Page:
How can I explain?
⏤ Grégoire constructed his identity almost in opposition to Léon but Grégoire is the product of Léon and, as life progresses, it is increasingly clear that they are of common stock. Léon Chertok, Grégoire’s father, was a psychiatrist and psychoanalyst before he reintroduced and reestablished the science and practice of hypnosis in France, thus becoming a pariah in the eyes of the psychiatric establishment of the 1970s. Grégoire is a partner at Rothschild. At the age of 53, he is one of the most sought after bankers in France. His links with artists and his love of creativity are equalled only by his attentive and methodical respect for the tenets of his profession. His speciality: mergers and acquisitions, and consultancy services.
⏤ If we qualify him as a (young) guru, he smiles, strokes his rather dapper beard and says, in his youthful, deep voice, “there’s no secret to it, apart from working hard.”
When, at the age of 20, Grégoire told his father that upon leaving university he planned to go into finance, Léon frowned and opined that nothing could be worse. “’I don’t understand’, he said to me. ‘You’re going into a profession where nothing is researched. Research is the essence of life. And,’ he added, ‘How did the apple fall so far from the tree?’” At that point Grégoire smiled at his father and replied, calmly, “All I know is that nothing can grow in the shadow of an oak.” An amazing scene. Foundational. With his propensity for deals and dialogue, strategy and counsel, his talent for analysis and methodical mind, Grégoire Chertok has gone on to become one of the most respected figures in French finance. His father, who passed away in 1991, would never see his success. He would never know how much his passion for observing other human beings nurtured his son and provided him with his greatest assets.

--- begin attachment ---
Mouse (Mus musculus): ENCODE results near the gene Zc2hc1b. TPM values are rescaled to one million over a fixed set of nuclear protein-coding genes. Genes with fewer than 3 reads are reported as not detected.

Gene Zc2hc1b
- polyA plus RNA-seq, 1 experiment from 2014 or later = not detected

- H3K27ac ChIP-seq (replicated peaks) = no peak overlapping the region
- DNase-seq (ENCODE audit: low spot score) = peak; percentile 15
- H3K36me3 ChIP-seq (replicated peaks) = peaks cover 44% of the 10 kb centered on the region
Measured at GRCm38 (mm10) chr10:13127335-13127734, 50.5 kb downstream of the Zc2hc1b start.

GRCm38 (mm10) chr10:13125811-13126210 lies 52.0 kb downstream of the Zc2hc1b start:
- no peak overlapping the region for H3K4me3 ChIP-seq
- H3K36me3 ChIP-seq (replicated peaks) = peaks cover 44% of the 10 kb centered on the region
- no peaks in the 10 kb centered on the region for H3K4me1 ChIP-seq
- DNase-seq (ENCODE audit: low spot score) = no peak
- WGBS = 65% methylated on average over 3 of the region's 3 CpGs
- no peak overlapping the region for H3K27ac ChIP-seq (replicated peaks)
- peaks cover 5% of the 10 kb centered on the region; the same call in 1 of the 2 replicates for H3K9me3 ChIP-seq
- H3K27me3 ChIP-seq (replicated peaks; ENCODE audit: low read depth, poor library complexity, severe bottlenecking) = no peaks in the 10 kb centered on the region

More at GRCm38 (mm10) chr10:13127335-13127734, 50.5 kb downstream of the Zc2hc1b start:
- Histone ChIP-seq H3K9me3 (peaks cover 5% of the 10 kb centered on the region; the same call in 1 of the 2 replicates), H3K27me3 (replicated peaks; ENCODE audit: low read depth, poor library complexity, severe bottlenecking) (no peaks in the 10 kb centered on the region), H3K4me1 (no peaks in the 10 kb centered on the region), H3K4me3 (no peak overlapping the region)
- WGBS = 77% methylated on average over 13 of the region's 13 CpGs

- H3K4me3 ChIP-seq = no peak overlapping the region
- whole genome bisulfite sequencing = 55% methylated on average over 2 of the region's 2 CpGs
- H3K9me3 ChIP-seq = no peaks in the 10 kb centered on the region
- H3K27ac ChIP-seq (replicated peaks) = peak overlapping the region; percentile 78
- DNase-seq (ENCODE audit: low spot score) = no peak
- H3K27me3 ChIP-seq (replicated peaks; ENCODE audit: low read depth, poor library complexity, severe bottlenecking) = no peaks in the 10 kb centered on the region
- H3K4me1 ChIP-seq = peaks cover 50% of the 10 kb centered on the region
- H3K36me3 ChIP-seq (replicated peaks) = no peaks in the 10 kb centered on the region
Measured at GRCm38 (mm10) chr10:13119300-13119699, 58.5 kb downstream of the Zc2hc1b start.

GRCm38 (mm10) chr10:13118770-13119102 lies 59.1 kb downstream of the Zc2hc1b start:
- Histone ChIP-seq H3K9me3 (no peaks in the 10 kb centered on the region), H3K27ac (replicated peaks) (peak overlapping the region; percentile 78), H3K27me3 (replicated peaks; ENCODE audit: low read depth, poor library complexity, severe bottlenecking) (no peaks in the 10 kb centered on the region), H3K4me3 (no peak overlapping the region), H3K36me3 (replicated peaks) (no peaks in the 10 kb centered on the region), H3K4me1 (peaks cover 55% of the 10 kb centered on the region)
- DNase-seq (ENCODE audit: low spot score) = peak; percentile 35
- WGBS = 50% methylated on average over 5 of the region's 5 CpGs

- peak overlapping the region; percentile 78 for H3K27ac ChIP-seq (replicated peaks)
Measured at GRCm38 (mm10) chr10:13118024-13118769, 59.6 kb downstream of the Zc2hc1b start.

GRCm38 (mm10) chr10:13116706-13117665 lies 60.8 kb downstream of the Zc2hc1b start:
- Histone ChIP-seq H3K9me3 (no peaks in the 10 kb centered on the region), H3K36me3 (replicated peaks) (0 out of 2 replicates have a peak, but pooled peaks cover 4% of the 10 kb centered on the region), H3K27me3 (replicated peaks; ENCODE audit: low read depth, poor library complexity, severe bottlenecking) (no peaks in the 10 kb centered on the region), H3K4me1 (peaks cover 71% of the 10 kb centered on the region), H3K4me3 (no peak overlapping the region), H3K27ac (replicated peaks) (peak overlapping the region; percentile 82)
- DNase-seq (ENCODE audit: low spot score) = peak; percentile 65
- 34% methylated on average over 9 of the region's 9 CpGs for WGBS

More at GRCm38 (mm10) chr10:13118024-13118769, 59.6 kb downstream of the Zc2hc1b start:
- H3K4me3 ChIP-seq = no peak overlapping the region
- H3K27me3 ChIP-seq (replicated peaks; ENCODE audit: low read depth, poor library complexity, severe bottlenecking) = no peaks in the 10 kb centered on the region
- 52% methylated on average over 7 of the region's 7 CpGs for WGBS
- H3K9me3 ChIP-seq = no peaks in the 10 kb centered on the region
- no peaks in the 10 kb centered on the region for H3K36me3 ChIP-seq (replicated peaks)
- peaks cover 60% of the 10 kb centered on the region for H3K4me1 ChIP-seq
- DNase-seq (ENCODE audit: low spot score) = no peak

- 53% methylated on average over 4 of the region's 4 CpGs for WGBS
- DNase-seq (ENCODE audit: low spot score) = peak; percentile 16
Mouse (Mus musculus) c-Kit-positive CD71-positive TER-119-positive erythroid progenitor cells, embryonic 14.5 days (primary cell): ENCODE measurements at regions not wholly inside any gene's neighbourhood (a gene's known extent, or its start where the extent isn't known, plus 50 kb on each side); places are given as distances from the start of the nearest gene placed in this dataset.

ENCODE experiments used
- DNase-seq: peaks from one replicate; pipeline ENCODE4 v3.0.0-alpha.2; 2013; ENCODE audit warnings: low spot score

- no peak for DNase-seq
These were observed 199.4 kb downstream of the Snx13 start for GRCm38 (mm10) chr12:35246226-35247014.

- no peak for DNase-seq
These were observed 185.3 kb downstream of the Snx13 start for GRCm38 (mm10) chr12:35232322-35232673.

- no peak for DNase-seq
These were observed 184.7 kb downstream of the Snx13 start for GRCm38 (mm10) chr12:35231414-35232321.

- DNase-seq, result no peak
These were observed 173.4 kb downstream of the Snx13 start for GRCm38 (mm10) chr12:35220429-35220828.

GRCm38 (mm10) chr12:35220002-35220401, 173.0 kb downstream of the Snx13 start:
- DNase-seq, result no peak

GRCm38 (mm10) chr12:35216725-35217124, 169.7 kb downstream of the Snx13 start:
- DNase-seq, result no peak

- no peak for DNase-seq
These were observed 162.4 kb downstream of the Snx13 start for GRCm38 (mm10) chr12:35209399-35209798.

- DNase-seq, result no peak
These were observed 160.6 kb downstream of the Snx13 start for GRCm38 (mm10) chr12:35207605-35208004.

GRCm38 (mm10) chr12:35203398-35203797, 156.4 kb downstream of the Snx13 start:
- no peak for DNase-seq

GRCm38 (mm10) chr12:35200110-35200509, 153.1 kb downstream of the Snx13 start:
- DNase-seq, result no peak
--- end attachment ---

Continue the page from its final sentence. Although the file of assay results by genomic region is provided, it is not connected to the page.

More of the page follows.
Since then, Grégoire Chertok has never ceased to pay homage to Léon, whose commitment to his work, and his research, meant he was often absent from everyday family life. Grégoire even dedicated his Légion d’Honneur to him. It’s exciting and moving to listen to Grégoire tell the romantic tale of Léon’s life. With methodical precision - and a fair bit of poetry - the son tells the story of the father, evoking a connection which he did not really feel as an adolescent, but which he knows has left a deep and abiding imprint on him and his sisters. “My father was born in 1911 in Lida, a village which is today in Belarus, but at the time was fought over by Poland and the Russian Empire. With a quota imposed on Jewish students in Poland, my father left for Prague and then for Vienna, between 1930 and 1938, to pursue his studies in medicine. And then, faced with the arrival of the Nazis, he had to flee. He didn’t have a visa for the US, so he stopped in France and fought for the French in a regiment of Polish emigrés.” Then came the armistice – but not for Léon. The battle was not over. Vanquishing Nazism and fighting against fascism were both a major part of Grégoire’s father’s life. “My father didn’t want to go to England. He hung up his uniform and enlisted in the FTP-MOI. Not as a combatant, which he always deeply regretted, but in contacts and recruitment, especially in the medical sphere. He was a character, that’s for sure. A dandy, an elegant, very handsome man. In 1938, as the zloty wasn’t convertible, he bought himself an entire wardrobe before going to France. Suits, tail coats, and even shirts monogrammed LCZ – Léon CZERTOK, as his name was spelt then…He was surely the most elegant member of the Resistance and that allowed him to move around freely. He was so committed to elegance he even kept his monogrammed shirts because one of his nom de guerre was Claude Zéphyrin Louvat. He spoke eight languages – and all of them very well.”